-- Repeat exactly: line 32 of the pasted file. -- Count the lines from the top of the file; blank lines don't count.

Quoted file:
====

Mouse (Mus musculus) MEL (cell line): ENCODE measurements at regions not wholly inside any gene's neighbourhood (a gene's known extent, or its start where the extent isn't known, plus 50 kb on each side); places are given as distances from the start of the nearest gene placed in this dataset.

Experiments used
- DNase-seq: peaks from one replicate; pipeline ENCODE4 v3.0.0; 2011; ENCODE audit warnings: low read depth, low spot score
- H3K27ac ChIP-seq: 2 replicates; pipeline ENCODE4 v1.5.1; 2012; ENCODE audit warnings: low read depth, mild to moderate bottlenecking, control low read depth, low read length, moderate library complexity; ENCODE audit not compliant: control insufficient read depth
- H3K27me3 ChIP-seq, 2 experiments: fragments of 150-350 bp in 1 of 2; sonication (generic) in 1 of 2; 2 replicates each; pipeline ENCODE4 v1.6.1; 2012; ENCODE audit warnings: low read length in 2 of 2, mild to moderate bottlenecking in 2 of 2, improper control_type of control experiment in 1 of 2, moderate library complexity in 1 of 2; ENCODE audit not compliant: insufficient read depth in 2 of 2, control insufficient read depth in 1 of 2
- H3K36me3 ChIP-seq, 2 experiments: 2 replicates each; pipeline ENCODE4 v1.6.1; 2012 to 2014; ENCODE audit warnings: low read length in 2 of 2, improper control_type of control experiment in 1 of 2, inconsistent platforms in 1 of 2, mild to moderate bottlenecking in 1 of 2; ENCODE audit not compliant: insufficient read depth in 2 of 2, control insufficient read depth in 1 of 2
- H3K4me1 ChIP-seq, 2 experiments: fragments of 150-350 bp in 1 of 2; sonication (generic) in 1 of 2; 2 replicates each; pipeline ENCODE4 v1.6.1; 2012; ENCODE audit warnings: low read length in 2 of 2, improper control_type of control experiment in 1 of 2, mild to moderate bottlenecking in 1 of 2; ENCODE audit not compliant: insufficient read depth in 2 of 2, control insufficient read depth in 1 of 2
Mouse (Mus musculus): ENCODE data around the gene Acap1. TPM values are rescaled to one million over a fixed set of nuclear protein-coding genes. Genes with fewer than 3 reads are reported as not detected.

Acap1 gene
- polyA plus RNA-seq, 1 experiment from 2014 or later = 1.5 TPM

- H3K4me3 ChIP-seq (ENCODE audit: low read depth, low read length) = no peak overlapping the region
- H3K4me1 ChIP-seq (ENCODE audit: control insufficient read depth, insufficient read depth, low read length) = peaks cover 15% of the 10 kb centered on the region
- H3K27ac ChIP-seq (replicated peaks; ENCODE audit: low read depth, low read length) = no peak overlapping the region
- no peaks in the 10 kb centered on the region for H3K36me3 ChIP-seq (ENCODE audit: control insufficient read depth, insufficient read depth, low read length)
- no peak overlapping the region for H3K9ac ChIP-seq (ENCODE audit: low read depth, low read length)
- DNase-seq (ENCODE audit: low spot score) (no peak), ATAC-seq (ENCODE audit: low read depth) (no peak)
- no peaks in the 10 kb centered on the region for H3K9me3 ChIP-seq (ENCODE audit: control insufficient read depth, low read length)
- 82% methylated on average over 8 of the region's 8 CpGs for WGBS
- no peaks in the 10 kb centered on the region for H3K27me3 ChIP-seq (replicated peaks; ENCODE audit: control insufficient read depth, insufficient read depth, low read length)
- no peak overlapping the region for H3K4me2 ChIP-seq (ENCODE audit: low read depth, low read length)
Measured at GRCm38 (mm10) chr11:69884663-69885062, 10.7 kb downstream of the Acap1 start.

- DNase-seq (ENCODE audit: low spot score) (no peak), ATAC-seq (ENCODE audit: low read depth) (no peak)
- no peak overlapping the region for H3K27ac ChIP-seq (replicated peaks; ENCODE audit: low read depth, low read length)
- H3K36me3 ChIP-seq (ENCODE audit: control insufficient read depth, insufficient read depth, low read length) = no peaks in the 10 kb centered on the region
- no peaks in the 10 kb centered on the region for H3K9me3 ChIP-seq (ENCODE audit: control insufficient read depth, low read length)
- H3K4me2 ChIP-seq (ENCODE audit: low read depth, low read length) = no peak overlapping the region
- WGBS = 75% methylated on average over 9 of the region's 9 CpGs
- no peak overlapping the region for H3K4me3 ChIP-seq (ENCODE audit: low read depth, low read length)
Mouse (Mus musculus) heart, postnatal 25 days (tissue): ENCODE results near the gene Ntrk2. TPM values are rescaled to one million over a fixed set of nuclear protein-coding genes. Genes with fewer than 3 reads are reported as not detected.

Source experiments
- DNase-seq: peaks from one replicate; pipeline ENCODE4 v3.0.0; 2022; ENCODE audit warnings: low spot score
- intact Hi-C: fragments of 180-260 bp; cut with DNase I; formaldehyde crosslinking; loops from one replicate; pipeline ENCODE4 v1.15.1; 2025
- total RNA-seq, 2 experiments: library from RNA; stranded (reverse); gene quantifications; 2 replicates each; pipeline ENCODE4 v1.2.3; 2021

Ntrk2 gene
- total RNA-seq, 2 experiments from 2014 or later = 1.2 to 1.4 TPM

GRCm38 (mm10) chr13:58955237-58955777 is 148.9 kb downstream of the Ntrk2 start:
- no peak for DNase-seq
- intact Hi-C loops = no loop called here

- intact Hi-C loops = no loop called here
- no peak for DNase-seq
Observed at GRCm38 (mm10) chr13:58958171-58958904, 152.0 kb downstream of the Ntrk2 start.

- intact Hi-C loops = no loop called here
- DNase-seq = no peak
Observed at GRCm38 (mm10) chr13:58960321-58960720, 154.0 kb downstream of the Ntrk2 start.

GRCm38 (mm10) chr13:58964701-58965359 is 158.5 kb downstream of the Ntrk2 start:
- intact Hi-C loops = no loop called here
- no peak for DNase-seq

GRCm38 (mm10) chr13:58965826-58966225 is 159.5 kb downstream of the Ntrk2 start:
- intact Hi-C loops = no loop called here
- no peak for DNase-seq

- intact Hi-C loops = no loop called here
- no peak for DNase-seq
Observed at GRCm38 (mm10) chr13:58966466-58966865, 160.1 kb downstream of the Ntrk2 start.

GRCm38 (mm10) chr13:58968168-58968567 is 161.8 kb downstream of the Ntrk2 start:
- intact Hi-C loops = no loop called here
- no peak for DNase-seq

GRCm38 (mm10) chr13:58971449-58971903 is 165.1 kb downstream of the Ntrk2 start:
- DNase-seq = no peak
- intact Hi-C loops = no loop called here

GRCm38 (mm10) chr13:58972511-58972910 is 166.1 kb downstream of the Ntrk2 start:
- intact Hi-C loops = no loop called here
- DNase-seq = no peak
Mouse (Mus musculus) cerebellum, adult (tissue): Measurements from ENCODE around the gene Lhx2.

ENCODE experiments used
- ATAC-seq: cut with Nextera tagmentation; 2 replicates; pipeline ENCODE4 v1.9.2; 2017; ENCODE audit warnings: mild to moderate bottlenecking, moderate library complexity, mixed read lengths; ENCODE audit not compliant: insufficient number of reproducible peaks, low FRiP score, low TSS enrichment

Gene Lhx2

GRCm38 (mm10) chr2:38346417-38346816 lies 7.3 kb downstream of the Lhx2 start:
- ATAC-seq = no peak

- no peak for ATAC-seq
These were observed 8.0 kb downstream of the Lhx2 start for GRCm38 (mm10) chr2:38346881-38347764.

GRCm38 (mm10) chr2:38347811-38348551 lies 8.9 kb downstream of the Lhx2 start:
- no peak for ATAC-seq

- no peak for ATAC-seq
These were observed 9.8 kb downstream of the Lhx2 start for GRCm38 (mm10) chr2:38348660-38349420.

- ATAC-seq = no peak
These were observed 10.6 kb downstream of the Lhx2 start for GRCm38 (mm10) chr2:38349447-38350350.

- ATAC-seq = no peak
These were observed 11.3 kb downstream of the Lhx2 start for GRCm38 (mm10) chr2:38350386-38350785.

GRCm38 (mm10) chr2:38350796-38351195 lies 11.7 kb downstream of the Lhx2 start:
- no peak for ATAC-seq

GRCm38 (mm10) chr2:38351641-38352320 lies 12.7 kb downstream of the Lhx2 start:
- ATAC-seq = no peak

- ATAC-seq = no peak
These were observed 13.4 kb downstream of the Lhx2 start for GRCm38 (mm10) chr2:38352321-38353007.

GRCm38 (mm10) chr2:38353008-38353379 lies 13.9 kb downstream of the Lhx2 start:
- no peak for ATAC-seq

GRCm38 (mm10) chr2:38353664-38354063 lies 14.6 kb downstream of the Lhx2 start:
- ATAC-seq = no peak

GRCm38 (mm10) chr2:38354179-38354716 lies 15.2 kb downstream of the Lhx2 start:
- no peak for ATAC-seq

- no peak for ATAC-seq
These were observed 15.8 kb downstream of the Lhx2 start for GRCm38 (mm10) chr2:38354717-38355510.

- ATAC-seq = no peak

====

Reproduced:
- intact Hi-C: fragments of 180-260 bp; cut with DNase I; formaldehyde crosslinking; loops from one replicate; pipeline ENCODE4 v1.15.1; 2025